NVIDIA GTX 980 3-Way and 4-Way SLI Performance
Power Consumption, Sound and Closing Thoughts
Okay, we have looked at performance from a bunch of different angles, now let's compare power and sound levels of 4-Way SLI.
Our power testing was taken from Crysis 3; we obviously had to pick a game that had good scaling up through the 4-Way SLI results in order to make sure each GPU was being utilized as much as possible. First, the most interesting part of this for me is that even with a set of FOUR GeForce GTX 980 cards running simultaneously, this system only draw 689 watts at the wall! The idea that you could likely run a 4-Way GTX 980 system on an 850 watt power supply is mind blowing considering we needed 1200-1500 watt units for quad-GPU setups no that long ago. If you look back at my dual Radeon R9 295X2 Quad CrossFire story you'll see that system used 1261 watts at the wall - 83% more power than these four Maxwell GPUs at work.
Sound results are interesting as well, and could be confusing without some explanation. First, notice that the 2-Way SLI sound levels are only slightly louder than a single GPU, yet the 3-Way and 4-Way sound levels are MUCH higher. How can that be? Well, in our 2-Way configuration, the GTX 980 cards have a two-slot space of empty area between them, allowing both card to draw in cooler air much more easily. When you stack three or four cards right next to each other, the fans (on all but the bottom card) need to work a lot hard to bring in enough air to keep the GPUs at their expected temperatures. That means the fans much spin faster, generating more noise.
Remember that the GTX 980 reference cards had a partially removable back plate to make more room for air flow? As it turns out, the noise levels actually WENT UP in my testing when we took those off? I can't say for sure why but it appears that with those panels on, the air flow was "smoother" into the fan, generating less turbulence, and thus, noise.
Here is a comparison of fan speed and GPU temperature measured with both the back panel plate on (closed) and removed (open).
Fan speeds and temperatures were measured on the 2nd graphics card, sandwiched between the 1st and 3rd cards, the card that has the most issue remaining cool and calm under gaming pressure. You can see in the graph above that with the back plate open (removed) the fan is spinning around 400 RPM slower than with the back plate closed off.
In terms of real world temperature differences between an open and closed GTX 980 back plate, it is measurable. With the back plate on, even with the fan spinning 400 RPM faster (as seen in the graphic above) the GPU remains 3-4C hotter than with the back plate portion removed.
Looks like the designers were indeed onto something when they built in those removable back plates!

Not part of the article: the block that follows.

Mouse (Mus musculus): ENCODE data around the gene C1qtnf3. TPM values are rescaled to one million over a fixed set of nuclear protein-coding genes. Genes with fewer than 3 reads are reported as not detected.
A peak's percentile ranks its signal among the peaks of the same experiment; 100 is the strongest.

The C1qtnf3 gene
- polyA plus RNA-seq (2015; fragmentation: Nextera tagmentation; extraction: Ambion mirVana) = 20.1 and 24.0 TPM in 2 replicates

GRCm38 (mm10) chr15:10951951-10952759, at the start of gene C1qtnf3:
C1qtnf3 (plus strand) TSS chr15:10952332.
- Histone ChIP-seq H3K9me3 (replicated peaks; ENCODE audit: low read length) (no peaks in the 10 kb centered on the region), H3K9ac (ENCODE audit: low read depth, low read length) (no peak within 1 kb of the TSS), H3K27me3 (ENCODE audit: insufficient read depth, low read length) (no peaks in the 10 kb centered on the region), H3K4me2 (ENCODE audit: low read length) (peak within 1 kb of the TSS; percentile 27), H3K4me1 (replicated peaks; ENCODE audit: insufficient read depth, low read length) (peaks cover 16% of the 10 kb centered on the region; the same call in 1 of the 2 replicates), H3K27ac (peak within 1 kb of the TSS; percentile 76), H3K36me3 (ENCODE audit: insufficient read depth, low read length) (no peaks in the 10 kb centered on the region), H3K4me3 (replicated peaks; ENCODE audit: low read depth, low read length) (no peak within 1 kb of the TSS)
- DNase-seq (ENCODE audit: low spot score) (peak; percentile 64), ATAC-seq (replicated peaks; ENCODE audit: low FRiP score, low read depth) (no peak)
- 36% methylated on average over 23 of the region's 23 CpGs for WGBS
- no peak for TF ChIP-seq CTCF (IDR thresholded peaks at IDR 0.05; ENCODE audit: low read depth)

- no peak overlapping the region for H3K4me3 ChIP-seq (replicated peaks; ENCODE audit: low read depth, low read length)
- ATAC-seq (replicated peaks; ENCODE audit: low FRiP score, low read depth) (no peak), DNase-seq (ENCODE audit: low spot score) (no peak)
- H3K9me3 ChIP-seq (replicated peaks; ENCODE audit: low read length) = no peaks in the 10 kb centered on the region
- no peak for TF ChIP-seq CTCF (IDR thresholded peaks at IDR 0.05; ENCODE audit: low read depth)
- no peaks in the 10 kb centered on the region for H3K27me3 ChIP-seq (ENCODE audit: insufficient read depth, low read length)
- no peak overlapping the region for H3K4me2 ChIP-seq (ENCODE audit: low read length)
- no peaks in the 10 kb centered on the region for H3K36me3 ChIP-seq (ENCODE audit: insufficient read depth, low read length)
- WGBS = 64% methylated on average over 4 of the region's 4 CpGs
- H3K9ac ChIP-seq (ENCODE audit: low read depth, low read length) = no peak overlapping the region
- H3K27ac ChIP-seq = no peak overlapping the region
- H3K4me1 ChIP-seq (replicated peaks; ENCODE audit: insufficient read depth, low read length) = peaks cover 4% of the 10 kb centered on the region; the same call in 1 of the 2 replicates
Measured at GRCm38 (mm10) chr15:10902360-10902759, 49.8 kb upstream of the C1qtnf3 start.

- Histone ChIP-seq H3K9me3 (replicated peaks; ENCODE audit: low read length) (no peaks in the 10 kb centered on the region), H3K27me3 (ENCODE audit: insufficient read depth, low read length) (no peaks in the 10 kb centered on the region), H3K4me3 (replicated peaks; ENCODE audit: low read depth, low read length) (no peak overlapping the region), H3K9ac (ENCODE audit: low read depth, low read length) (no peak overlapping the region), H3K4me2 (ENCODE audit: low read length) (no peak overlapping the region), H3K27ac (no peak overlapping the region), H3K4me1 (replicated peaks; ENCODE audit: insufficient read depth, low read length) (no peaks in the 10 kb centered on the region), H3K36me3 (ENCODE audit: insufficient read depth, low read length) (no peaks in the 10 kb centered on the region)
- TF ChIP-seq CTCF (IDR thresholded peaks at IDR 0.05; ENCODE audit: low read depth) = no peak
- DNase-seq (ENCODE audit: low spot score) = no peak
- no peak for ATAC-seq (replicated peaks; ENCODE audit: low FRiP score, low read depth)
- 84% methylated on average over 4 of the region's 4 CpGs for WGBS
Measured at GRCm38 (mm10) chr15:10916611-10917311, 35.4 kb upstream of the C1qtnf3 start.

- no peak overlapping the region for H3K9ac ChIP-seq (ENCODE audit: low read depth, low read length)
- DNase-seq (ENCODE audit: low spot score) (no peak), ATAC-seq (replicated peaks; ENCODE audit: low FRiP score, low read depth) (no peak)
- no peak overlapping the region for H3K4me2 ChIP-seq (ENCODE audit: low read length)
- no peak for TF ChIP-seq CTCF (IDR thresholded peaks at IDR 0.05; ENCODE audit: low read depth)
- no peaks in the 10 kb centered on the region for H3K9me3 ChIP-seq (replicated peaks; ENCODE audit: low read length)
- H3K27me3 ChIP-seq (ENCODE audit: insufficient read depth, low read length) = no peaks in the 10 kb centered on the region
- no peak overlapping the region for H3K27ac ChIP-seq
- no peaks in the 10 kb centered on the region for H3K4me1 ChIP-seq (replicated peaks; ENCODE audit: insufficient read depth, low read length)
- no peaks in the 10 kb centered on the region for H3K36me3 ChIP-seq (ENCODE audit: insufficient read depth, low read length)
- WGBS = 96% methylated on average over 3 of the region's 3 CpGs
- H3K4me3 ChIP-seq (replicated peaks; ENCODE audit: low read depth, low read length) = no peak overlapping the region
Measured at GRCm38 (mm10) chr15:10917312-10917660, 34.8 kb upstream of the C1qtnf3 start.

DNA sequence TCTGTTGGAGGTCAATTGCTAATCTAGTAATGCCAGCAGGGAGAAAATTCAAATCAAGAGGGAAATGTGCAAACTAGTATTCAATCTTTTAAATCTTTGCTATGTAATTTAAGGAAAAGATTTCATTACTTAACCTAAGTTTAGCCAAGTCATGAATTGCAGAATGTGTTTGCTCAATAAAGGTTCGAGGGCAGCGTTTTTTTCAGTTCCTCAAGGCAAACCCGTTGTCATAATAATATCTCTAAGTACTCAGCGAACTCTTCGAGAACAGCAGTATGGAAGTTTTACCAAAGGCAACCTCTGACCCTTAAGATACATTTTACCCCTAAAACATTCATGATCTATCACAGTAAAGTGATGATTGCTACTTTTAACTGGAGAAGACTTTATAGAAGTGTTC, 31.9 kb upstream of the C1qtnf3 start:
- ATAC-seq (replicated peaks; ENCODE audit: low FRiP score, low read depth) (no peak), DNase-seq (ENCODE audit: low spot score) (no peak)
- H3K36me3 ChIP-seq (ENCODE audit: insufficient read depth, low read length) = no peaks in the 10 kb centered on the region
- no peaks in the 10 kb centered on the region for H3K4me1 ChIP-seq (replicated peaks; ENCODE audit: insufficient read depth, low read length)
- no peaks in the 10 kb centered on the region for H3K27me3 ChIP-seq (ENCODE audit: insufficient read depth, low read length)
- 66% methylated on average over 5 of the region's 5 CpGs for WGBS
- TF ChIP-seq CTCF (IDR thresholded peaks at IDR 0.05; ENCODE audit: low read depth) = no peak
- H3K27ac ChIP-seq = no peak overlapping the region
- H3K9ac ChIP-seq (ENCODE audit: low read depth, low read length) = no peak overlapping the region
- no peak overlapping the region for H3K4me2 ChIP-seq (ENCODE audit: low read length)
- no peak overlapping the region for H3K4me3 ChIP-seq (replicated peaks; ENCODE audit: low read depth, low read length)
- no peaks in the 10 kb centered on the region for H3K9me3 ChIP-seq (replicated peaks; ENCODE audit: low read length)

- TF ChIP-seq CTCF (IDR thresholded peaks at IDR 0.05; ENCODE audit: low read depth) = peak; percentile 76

Multi-GPU gaming has always, and will likely always, present more problems to gamers than any single GPU solution will. With a single, fast GPU you will nearly always get 100% of your paid-for performance while going down the road of SLI or CrossFire always means there will be some sacrifice of individual GPU performance for the scalability you get. Our testing today with a set of four GeForce GTX 980 4GB reference cards proves that this is still indeed the case, despite claims from all parties involved that it would be better with this generation. Maybe it still can be, but drivers need to be optimized clearly.
Remember those graphs I showed you on the first page of this story? Now we have added to the "optimal" line the games we tested here today at the 4K resolution. The closer each line is to the blue line, the better the scaling of SLI in that particular title. For example, both Sniper Elite 3 and Crysis 3 do very well at 2-Way, 3-Way and 4-Way SLI. However, a game like Metro: Last Light or even Bioshock Infinite shows very little scaling beyond 2-card configurations.
Nearly all of the games we tested were able to show relevant and useful scaling with two GPUs and do so without a major increase in frame time variance that would lead to a stuttery, messy gaming experience. Nothing's perfect, and games like Bioshock Infinite and Skyrim don't give you the extra performance that you might expect out of the box. But more demanding games like Crysis 3, Metro: Last Light and even Battlefield 4 proved that dual GTX 980s can work very well and provided added performance for high resolution displays or gamers that want to hit peak frame rates.
NVIDIA's fancy SLI bridges only support 3-Way SLI
But when we stretched to 3-Way and 4-Way SLI, only Crysis 3 and Sniper Elite 3 really provided any indication that using more than the two graphics cards was a worthwhile venture. Those two games showed expected scaling rates of 90%, 39% and 29% as you go up the multi-GPU ladder. That means for a second investment of $550 (the cost of another GTX 980) you will get 90% added performance. Another $550 investment nets you another 39%, while a fourth payment of $550 only gets you 29% more. Even when 4-Way SLI works well, the value proposition is tough to argue for.
But I guess that was never the intent. 4-Way SLI users are a rare group and I would argue that they pile on the GPUs more for show and the occasional kick ass gaming performance rather than for constant, improved gameplay. At least I hope that's why they do it, because otherwise they are kidding themselves.
I can't deny that seeing a stack of four GTX 980 cards in a system makes me anything but nervously excited, I just don't think I would recommend actually shell out the money for a configuration of their own.